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“Heart disease potential breakthrough”

Rating

2 Star

“Heart disease potential breakthrough”

Our Review Summary

This story covers a new study in which very high doses of the statin drug Crestor regressed atherosclerosis, or coronary artery plaque buildup, as shown on intravascular ultrasound, in high risk patients.The story states that the patients showed a 7 to 9% reduction in plaque. It is not clear if this is clinically meaningful. The story says “Crestor reduced so called bad cholesterol by more than 50 percent and increased good cholesterol by nearly 15 percent.” But 50 percent of what? 15 percent of what? What is the absolute increase or decrease? Although there is some mention of side effects, these are downplayed. Given that this trial used such high doses of Crestor, side effects are an important issue. The story also fails to mention that 12% of the patients discontinued using the drug before the end of the study. No costs are mentioned and only a single source, the lead author of the study, is quoted. The story doesn’t mention any alternatives, such as diet, exercise, or regular doses of statins (which is current practice). Although there is some description of the design of the study, there is no mention of the study’s limitations. The story hints at this point but doesn’t drive the point home: there can be a difference between surrogate markers (lowering LDL, raising HDL, shrinking plaque) and outcomes such as fewer heart attacks, strokes or deaths. These are important pieces of information that the viewer would need in order to critically evaluate the strength of the evidence. It was good that the story included the line, “Doctors say this does not suggest that everyone should start taking Crestor.”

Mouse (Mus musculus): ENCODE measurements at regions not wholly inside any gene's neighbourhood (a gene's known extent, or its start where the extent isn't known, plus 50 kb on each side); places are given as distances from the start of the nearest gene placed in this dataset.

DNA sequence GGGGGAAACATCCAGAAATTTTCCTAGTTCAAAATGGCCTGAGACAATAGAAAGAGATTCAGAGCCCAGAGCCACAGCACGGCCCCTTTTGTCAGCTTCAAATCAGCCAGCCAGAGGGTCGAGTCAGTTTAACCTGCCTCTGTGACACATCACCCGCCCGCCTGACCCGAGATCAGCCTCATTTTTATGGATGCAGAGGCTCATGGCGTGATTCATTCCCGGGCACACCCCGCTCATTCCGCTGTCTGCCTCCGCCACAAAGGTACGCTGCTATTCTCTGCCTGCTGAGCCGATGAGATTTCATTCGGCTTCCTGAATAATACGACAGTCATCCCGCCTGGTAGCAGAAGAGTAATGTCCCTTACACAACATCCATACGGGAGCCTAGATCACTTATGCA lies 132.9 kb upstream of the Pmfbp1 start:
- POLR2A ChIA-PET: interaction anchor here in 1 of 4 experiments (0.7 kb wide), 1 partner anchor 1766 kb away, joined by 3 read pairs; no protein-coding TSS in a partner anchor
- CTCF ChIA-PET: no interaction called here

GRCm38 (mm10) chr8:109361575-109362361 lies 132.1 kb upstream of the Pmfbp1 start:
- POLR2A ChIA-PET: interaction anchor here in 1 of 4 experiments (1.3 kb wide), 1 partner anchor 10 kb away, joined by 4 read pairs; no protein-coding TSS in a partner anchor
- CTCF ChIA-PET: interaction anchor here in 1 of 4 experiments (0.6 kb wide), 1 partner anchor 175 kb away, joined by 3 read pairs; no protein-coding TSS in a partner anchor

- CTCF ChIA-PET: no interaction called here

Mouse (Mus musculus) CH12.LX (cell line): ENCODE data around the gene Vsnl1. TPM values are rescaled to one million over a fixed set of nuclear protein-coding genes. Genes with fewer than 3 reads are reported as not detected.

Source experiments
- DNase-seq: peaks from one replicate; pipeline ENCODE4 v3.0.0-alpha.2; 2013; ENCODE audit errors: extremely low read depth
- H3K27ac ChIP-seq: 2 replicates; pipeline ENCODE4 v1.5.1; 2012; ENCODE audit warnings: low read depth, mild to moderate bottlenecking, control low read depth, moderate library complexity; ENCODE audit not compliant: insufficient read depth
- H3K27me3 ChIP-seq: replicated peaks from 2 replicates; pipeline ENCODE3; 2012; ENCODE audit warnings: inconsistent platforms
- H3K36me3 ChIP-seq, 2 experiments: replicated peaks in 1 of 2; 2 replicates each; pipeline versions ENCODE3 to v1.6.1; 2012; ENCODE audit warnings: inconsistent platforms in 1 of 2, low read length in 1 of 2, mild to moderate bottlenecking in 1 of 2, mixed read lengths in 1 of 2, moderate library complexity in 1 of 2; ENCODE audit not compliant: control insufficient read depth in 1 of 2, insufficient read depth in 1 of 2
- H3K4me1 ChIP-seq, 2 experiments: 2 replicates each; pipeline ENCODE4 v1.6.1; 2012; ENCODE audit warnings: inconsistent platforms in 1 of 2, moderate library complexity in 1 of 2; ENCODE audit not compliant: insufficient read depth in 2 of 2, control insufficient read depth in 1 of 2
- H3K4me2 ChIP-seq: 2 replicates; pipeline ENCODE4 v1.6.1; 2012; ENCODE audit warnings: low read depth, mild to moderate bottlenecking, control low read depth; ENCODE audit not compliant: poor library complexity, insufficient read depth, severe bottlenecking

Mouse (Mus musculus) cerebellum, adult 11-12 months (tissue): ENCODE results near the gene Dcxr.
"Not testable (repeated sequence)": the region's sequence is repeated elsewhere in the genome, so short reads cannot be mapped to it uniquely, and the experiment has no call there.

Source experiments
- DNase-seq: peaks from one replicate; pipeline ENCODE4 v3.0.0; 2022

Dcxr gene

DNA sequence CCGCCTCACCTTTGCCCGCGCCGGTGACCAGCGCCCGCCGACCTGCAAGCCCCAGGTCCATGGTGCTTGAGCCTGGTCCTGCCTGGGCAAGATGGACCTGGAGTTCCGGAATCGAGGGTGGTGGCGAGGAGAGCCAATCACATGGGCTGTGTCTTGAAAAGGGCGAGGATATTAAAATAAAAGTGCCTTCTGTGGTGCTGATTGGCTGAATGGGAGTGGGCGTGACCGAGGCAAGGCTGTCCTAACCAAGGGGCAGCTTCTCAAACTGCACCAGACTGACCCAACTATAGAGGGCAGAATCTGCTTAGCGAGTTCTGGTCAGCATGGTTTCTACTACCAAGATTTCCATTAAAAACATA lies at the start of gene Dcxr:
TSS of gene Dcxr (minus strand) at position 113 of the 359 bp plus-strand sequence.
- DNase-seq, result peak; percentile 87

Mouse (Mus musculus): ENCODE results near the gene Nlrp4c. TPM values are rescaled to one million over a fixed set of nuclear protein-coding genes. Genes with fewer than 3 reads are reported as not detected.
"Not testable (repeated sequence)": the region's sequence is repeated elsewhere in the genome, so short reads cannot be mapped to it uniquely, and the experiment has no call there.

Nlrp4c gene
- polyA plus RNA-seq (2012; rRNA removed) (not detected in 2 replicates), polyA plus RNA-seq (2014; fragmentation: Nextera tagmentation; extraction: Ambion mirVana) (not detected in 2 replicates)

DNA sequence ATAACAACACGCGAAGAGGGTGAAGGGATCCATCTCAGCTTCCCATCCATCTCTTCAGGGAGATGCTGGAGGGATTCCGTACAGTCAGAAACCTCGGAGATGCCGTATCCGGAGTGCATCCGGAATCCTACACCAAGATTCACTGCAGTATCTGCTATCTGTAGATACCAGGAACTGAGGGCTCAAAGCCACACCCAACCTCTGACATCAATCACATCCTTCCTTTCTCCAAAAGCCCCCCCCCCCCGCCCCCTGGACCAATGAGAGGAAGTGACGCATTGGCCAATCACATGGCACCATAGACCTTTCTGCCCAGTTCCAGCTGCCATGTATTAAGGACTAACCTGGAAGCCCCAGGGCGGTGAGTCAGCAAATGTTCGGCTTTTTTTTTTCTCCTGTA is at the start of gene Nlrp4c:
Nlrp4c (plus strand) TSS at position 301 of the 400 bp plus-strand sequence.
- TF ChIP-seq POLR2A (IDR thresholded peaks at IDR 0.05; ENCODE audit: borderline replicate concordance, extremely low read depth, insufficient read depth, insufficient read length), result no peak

Criteria

Does the story adequately discuss the costs of the intervention?

Not Satisfactory

There is no mention of costs in the story.

Does the story adequately quantify the benefits of the treatment/test/product/procedure?

Not Satisfactory

Quantitative estimates are given in relative frame only. The story states that the patients showed a 7 to 9% reduction in plaque. It is not clear if this is clinically meaningful. The story says “Crestor reduced so called bad cholesterol by more than 50 percent and increased good cholesterol by nearly 15 percent.” But 50 percent of what? 15 percent of what? What is the absolute increase or decrease?

Does the story adequately explain/quantify the harms of the intervention?

Not Satisfactory

Although there is some mention of potential side effects, these are downplayed. Given the high dose of Crestor used in this study, side effects are important. The story also fails to mention that 12% of the patients discontinued using the drug before the end of the study.

Does the story seem to grasp the quality of the evidence?

Not Satisfactory

Although the story describes some aspects of the trial, there is no mention of the limitations of this trial. Specifically, there was no direct comparison of high-dose Crestor to current medical practice for this population, such as a lower dose statin. Furthermore, the study was not designed to look at the effects of the drug on hard cardiovascular end points, such as heart attack or death. The story hints at this point but doesn’t drive the point home: there can be a difference between surrogate markers (lowering LDL, raising HDL, shrinking plaque) and outcomes such as fewer heart attacks, strokes or deaths.

Does the story commit disease-mongering?

Satisfactory

No disease mongering. Story did a good job of including the line, “Doctors say this does not suggest that everyone should start taking Crestor.

Does the story use independent sources and identify conflicts of interest?

Not Satisfactory

Only a single source, the lead author of the story, is quoted. Even in a short TV piece, time and space should be found to include the input of independent sources.

Does the story compare the new approach with existing alternatives?

Not Satisfactory

The story doesn’t mention any alternative treatment options.

Does the story establish the availability of the treatment/test/product/procedure?

Satisfactory

It is clear from the story that Crestor is currently available.

Does the story appear to rely solely or largely on a news release?

Not Applicable

We can’t be sure if the story relied solely or largely on a news release, although, as noted, the story only included the input of the lead researcher.

Total Score: 3 of 9 Satisfactory

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